Abstract

The clay mineral textures, assemblages, formation mechanisms, and controlling geological parameters relating to alteration of silicic volcanic rocks by hydrothermal solutions, in core samples from the Broadlands-Ohaaki hydrothermal system, New Zealand, were investigated using X-ray diffraction (XRD), scanning electron microscopy (SEM), and transmission and analytical electron microscopy (TEM/ AEM). Mineralogical and textural relations of this active hydrothermal system, for which temperatures and fluid relations are well known, are equivalent to those in the Golden Cross hydrothermal gold deposit as described in Part 1.

XRD data show a sequence of clay minerals from smectite to a range of interstratified I–S to mica with increasing depth and temperature, on average. TEM observations are in general agreement with XRD data, especially with respect to relative proportions of illite (I)- and smectite (S)- like layers. TEM data also show that: (1) Smectite packets contain no discrete illite-like layers in samples identified as (Reichweite, R = 0) I–S by XRD. They coexist with separate packets of (R = 1) I–S. (2) A continuous range in I–S occurs from (R = 1) I–S with increasing proportion of illite-like layers, but at high illite-like layer contents there is a gap between I–S and illite. (3) 1M and 2M1 polytypes of mica coexist in separate packets, but the rare 1M polytype has a larger VIMg content.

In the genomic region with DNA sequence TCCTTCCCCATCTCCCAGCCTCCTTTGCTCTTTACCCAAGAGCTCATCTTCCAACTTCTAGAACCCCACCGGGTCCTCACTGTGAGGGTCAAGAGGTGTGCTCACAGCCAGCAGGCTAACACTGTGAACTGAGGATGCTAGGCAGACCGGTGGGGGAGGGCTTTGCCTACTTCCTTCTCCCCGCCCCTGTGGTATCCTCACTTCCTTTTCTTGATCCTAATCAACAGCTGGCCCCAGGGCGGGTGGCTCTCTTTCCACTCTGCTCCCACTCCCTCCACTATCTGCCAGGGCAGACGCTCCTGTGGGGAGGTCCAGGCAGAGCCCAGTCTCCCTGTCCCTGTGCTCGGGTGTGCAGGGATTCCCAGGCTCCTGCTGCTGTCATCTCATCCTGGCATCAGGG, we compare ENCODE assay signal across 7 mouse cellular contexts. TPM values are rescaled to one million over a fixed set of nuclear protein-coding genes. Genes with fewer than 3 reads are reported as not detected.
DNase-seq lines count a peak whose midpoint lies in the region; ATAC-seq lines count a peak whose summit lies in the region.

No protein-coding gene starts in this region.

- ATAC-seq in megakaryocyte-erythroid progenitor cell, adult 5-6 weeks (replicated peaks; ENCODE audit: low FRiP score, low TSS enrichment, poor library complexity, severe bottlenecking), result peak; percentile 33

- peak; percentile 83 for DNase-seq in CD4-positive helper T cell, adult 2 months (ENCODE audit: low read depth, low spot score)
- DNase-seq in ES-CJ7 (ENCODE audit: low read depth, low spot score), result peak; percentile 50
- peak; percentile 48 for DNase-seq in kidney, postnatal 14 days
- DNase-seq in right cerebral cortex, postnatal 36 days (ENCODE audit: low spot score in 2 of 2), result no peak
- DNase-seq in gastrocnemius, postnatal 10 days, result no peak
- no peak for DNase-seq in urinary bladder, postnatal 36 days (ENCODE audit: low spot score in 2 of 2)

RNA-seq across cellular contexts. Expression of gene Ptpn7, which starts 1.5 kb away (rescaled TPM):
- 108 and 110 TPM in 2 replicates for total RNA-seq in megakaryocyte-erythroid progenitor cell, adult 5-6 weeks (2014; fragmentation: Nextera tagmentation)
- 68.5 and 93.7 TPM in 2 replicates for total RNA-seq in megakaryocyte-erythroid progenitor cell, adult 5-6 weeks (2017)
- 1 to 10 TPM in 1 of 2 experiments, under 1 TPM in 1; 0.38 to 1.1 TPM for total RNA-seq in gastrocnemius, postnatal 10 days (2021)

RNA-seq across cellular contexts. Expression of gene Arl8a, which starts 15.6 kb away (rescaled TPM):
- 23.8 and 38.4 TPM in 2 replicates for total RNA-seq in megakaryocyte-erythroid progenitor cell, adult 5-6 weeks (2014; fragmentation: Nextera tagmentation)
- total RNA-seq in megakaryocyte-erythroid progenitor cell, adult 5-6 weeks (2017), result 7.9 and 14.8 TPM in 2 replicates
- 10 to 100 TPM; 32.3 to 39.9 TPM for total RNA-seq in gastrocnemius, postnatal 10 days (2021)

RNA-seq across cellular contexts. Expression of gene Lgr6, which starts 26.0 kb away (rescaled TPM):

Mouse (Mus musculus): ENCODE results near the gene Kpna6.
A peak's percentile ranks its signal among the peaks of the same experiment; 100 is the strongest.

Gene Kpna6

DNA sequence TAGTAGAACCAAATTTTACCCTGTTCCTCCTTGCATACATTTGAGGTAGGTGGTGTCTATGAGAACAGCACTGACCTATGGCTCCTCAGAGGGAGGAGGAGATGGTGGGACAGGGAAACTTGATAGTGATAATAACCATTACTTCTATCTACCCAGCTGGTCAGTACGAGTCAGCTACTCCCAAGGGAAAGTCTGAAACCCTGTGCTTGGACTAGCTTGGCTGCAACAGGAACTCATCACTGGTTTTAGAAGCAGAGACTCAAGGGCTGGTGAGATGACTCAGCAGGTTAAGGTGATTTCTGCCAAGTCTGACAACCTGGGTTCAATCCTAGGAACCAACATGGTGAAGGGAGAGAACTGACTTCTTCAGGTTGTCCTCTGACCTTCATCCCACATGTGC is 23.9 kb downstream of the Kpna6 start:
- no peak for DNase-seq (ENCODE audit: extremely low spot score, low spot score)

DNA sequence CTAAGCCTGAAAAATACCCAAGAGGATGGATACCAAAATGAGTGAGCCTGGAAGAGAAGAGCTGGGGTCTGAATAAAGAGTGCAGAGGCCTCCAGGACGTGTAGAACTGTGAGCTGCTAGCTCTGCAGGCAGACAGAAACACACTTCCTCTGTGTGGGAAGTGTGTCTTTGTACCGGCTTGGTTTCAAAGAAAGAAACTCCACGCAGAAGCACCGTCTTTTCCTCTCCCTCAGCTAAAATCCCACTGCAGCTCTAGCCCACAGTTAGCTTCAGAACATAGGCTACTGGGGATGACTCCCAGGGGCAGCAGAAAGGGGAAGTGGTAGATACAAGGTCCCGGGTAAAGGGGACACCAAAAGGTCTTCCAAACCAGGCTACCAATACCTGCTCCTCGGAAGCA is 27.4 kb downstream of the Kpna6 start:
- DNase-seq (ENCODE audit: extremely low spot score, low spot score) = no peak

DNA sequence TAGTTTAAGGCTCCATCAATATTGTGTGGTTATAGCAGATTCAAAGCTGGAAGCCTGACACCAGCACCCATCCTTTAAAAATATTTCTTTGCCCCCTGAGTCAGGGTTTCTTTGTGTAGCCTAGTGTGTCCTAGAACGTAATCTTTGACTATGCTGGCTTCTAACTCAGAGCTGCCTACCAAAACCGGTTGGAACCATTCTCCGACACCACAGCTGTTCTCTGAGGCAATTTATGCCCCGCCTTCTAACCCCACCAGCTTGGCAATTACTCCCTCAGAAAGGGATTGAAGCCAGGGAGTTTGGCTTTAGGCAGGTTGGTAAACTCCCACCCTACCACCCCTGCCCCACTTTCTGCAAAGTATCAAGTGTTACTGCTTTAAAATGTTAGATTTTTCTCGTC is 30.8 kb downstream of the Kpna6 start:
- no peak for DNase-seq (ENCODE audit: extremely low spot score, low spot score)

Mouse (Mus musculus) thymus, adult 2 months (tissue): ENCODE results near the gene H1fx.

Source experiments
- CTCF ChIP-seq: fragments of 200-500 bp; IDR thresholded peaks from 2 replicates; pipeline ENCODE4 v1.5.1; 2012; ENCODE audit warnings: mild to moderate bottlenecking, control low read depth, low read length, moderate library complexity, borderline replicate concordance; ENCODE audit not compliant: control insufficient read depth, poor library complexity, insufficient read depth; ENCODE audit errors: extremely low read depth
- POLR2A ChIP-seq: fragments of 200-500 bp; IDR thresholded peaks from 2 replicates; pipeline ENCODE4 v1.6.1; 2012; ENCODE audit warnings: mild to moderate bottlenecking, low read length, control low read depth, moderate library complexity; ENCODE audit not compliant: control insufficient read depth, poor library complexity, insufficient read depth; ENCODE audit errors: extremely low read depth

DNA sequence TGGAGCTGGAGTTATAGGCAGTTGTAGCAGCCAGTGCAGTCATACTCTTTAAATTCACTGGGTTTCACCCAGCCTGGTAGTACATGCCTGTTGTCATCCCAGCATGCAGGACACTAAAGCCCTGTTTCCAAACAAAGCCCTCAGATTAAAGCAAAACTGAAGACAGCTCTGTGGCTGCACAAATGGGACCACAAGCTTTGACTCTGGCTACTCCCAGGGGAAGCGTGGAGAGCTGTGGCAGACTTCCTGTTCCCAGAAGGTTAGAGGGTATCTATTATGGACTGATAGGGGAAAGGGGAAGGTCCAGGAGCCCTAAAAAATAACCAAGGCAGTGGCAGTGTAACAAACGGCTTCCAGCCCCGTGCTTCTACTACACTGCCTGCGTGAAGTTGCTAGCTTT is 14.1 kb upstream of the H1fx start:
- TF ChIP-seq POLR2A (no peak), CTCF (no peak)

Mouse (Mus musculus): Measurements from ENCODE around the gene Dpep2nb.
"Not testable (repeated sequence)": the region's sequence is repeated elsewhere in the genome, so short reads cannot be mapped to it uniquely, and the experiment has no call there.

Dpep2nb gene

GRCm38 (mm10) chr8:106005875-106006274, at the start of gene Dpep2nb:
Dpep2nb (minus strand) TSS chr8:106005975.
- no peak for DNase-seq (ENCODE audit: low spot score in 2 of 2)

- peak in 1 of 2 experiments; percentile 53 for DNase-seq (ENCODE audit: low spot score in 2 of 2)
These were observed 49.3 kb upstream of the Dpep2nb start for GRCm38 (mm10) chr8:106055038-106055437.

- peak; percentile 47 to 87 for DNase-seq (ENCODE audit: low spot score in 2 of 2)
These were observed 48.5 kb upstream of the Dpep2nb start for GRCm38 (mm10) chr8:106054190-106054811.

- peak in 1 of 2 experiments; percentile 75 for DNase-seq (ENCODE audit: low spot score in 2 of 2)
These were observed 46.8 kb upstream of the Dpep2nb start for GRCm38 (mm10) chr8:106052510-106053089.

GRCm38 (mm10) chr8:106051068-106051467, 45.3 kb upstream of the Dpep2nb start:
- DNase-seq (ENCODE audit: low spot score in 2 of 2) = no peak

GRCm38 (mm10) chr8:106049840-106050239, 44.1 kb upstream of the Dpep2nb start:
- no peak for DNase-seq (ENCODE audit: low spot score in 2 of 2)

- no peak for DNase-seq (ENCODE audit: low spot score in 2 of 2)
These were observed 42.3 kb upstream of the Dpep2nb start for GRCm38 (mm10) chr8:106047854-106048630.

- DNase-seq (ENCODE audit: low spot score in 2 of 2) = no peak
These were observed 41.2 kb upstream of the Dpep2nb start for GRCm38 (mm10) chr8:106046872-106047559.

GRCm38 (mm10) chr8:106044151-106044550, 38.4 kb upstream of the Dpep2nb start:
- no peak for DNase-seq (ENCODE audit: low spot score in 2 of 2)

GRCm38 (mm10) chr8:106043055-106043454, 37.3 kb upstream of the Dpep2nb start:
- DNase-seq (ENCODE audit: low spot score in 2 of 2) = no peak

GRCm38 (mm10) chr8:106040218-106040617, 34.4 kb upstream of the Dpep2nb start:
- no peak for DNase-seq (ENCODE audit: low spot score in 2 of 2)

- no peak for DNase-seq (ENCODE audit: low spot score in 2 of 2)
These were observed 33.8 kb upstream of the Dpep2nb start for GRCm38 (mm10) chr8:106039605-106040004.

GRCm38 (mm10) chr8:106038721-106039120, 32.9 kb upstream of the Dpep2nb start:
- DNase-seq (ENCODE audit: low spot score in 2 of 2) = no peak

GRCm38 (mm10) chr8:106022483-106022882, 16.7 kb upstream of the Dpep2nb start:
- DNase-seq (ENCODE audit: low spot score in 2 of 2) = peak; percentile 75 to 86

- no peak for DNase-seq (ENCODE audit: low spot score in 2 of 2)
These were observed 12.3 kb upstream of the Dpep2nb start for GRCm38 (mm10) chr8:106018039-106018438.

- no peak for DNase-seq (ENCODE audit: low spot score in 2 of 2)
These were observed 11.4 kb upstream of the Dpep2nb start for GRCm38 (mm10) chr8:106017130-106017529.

The data imply that clay minerals formed by dissolution and neocrystallization directly from volcanic phases, although multiple reaction events can not be ruled out. Such “episodic” alteration produces a sequence of clay minerals identical to those of prograde diagenesis of pelitic sediments. This result implies that the presence of a continuous sequence is not definitive proof of continuous sequences of transformation as a function of time and continuous burial. Reaction progress of the clay-mineral sequence is in general accord with the known temperature gradient, but with significant and common exceptions. High porosity and permeability, both inherent in rock texture and local structure, are inferred to foster local reaction progress, as consistent with metastability of phases and the Ostwald step rule.

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